Back in the fall of 2012, I met a gentleman to discuss his financial planning and wealth management needs. During the interview, he shared with me that he was intensely concerned about the upcoming election and its impact on the investment markets should a specific candidate and political party emerge victorious. He was so concerned, in fact, that he had recently liquidated his entire portfolio, moving entirely into cash. He firmly expected a severe market correction and economic tailspin would ensue. The idea was that he would buy back in when the stock prices were at much lower levels.
Needless to say, he didn’t want to become a client right away, and asked that I follow up with him in 6 months. What began at that point was a cycle of checking in promptly every 6 months, only to be told that he was “staying put” because of some looming concern in the political world and its economic consequences. He would request we check back in after said crisis was past and we could begin working together. The final conversation came in the fall of 2016 when we made our scheduled check in, and he told me how he was intensely concerned with the upcoming election and its impact on the markets, should a specific candidate and political party emerge victorious.
As the great philosopher, Yogi Berra once remarked, it was déjà vu, all over again.
Four years went by and the crash that he kept expecting never materialized in any substantial way to give him the signal he was looking for to get back into the markets. So, what did happen in the time that this investor spent holding his entire portfolio in cash?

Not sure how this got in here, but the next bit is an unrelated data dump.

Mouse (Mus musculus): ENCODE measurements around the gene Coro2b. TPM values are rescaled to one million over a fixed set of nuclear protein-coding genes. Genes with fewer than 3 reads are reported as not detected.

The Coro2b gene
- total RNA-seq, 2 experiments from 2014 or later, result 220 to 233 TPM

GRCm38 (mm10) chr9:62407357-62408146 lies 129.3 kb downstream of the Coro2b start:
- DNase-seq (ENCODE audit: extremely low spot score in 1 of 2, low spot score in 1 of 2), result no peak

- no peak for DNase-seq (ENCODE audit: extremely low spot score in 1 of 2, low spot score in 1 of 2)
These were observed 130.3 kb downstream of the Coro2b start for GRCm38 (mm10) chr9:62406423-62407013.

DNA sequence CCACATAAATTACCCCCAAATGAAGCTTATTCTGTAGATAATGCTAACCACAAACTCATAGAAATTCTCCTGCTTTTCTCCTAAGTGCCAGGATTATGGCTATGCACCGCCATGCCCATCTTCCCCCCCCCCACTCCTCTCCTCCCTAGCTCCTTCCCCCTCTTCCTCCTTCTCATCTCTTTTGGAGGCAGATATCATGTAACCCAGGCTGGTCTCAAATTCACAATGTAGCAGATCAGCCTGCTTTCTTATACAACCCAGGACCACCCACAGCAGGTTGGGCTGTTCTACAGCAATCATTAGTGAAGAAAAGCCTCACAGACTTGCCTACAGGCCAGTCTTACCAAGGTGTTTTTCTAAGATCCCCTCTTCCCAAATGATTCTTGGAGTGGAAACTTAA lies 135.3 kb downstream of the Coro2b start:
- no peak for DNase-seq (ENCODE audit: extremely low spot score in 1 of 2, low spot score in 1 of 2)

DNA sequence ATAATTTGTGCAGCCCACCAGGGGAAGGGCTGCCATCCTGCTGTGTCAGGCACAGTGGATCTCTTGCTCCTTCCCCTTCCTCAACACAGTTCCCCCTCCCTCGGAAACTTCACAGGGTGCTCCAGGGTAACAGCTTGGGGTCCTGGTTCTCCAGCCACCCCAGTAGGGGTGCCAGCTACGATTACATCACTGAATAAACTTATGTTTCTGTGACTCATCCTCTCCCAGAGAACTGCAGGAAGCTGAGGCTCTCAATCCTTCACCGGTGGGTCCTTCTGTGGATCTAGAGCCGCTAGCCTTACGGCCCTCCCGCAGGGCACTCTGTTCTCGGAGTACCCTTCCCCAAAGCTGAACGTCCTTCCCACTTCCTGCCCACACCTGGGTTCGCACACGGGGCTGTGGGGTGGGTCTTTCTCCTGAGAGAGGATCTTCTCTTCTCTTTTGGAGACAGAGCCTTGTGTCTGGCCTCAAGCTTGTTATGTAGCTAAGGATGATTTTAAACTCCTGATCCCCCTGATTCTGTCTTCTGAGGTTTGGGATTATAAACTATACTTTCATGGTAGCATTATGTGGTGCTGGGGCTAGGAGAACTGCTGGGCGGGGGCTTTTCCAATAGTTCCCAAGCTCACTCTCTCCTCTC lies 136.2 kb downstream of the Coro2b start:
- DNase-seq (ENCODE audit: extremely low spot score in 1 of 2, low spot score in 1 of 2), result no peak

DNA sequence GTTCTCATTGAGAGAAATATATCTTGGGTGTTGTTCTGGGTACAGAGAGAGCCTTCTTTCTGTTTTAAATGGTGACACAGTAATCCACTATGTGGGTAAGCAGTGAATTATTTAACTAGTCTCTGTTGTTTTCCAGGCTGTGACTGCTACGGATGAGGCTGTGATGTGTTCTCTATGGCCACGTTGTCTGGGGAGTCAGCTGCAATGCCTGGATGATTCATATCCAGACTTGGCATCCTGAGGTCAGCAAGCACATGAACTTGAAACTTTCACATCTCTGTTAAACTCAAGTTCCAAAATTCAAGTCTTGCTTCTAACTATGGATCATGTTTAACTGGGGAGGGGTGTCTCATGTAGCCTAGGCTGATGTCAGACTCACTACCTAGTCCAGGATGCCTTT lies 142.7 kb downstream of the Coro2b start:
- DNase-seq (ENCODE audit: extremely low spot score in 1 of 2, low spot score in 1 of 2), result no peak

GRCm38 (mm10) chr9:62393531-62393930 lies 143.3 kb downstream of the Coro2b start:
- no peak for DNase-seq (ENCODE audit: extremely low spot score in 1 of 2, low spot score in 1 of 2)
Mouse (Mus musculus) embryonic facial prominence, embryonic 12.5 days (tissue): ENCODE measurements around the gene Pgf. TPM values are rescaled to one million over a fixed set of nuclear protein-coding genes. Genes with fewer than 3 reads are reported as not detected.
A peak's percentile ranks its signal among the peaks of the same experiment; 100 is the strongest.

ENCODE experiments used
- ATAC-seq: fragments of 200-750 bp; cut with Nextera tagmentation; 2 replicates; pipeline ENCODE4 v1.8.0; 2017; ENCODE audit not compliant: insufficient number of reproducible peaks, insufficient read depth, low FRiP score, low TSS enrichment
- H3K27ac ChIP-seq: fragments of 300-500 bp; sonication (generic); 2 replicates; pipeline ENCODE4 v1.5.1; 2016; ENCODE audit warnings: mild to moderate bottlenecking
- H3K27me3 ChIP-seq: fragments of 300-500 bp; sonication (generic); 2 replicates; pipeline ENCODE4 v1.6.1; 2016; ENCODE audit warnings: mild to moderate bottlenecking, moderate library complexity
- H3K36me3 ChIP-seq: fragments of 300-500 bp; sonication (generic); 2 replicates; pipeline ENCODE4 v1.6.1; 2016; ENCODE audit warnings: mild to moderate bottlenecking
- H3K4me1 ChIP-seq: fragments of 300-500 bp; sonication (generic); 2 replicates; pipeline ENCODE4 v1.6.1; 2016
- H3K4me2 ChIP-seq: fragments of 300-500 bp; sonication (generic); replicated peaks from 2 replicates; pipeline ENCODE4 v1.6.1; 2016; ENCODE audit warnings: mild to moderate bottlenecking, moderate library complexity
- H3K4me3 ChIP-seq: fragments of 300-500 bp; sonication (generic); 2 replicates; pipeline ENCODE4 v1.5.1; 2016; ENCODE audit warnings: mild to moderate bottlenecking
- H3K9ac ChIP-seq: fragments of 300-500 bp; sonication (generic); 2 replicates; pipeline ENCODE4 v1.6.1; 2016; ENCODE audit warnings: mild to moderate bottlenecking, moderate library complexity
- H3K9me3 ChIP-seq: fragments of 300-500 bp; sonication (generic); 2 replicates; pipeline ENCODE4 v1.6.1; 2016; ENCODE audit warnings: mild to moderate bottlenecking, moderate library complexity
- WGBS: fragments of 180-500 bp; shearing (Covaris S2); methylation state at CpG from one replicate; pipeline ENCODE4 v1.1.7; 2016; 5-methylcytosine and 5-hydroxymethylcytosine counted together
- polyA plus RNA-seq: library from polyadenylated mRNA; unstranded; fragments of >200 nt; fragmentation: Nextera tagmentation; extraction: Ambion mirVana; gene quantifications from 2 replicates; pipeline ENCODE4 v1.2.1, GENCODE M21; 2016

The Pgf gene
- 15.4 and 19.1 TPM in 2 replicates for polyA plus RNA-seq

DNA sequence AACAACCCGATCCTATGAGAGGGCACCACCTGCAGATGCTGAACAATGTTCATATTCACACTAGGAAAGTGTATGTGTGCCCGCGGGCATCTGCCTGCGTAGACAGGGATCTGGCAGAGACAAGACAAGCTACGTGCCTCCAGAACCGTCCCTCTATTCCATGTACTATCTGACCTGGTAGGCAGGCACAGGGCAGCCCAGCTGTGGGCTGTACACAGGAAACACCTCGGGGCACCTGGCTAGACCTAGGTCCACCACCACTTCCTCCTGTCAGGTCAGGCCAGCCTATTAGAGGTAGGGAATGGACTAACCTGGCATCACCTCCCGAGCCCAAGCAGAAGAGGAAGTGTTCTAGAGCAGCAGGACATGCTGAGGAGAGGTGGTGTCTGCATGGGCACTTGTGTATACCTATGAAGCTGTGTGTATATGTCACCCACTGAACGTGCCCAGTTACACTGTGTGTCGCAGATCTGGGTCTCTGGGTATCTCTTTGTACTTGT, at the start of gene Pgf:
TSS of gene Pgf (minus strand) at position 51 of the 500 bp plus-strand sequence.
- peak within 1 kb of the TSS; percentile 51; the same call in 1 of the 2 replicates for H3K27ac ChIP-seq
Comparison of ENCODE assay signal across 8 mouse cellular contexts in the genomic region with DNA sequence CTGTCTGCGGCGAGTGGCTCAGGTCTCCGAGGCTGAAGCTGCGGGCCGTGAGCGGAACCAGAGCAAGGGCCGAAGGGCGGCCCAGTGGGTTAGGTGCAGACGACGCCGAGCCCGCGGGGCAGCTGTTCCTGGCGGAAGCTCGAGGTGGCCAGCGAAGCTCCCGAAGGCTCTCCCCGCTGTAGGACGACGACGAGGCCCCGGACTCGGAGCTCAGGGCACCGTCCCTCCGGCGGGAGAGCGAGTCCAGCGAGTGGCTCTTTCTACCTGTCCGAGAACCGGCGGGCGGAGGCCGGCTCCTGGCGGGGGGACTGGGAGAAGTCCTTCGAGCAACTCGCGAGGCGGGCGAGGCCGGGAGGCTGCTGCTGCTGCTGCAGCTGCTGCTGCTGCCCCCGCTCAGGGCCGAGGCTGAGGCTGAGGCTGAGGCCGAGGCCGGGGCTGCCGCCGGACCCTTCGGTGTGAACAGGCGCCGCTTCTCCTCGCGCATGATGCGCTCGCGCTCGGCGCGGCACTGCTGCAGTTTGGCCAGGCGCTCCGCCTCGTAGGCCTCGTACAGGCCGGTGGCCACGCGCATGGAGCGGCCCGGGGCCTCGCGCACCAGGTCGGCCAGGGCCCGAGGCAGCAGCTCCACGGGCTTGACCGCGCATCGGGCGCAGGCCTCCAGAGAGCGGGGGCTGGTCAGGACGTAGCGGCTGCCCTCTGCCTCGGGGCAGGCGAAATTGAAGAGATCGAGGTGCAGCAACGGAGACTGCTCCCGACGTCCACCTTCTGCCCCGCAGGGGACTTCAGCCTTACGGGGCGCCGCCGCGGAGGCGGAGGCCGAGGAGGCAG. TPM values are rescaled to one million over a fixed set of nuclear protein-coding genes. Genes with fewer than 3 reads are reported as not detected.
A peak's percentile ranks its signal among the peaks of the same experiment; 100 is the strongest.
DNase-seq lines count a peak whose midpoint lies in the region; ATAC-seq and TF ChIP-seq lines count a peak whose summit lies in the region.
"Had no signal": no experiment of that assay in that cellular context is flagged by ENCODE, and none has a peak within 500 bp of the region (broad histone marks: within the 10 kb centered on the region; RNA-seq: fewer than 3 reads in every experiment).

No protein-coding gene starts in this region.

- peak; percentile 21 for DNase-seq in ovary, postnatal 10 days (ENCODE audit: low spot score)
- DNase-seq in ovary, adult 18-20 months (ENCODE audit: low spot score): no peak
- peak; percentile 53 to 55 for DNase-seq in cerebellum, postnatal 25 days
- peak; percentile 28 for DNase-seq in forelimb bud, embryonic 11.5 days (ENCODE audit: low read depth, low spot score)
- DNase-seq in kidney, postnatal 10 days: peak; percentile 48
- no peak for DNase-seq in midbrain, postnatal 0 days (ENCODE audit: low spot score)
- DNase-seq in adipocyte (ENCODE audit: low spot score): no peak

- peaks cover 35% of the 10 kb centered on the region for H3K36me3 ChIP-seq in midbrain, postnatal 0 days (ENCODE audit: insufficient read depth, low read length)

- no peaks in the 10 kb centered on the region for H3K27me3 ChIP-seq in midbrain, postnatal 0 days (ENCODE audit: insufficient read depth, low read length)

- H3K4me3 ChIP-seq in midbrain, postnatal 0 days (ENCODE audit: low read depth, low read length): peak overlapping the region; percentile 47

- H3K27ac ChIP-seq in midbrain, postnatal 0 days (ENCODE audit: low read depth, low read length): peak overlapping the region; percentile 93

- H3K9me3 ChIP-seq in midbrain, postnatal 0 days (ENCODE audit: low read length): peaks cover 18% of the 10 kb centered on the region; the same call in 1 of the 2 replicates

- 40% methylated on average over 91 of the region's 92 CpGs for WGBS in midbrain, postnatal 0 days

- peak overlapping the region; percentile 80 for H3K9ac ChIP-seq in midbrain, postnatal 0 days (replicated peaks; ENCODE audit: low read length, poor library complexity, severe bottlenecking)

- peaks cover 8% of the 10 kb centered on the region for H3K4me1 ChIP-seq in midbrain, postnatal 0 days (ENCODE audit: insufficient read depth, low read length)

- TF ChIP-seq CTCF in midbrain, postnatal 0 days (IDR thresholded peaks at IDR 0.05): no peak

According to this source, on July 1, 2012, the S&P 500 Index stood at 1359. A year later, the index was up to 1668 (with no post-election crash), and by July 1, 2016, it was up to 2148 – a 58% increase over its 2012 mark.
In a period when asset values were steadily appreciating, this guy held his portfolio in a static asset, cash, under the notion that a market crash was imminent.
Now, the lesson here is not that market corrections don’t happen. Nor is the lesson that we should ignore developments in the broader economic environment.
The lesson here is, as in most things in life, to take a balanced perspective. The fact is there are always potential landmines and other threats that may loom just around the corner. However, if we broaden our view and take a long-term perspective, we see that markets provide us an excellent opportunity for growth despite all the short run ups and downs. Just as it would be foolish to not have reserves of “rainy day funds” to weather short term disruptions of income or sudden expenses, so too is it foolish to place too much emphasis on perceived short-term threats. The secret is to find a balance between long term opportunity and short-term adversity.
The sad fact is this gentleman suffered a real loss of wealth in the form of missed opportunity cost. Anxiety lead him to make a poor decision regarding a portfolio he would not need to access for another 15-20 years. Had he worked with an advisor and followed a comprehensive financial plan, chances are many of his fears and worries could have been lessened or mitigated, allowing him to take a more balanced and, more importantly, rational approach in the face of uncertainty.
This past year, I have had similar experiences. I have heard people fretting about the election, over this policy or that political candidate. The same fears that drove the gentleman I met in 2012 were being voiced by others in 2020. While nobody can say for certain what the investment markets will do, focusing on fundamental, time tested principles, and exercising discipline is probably going to put a person in a better position over the long haul, than making decisions based on emotion and relying on luck.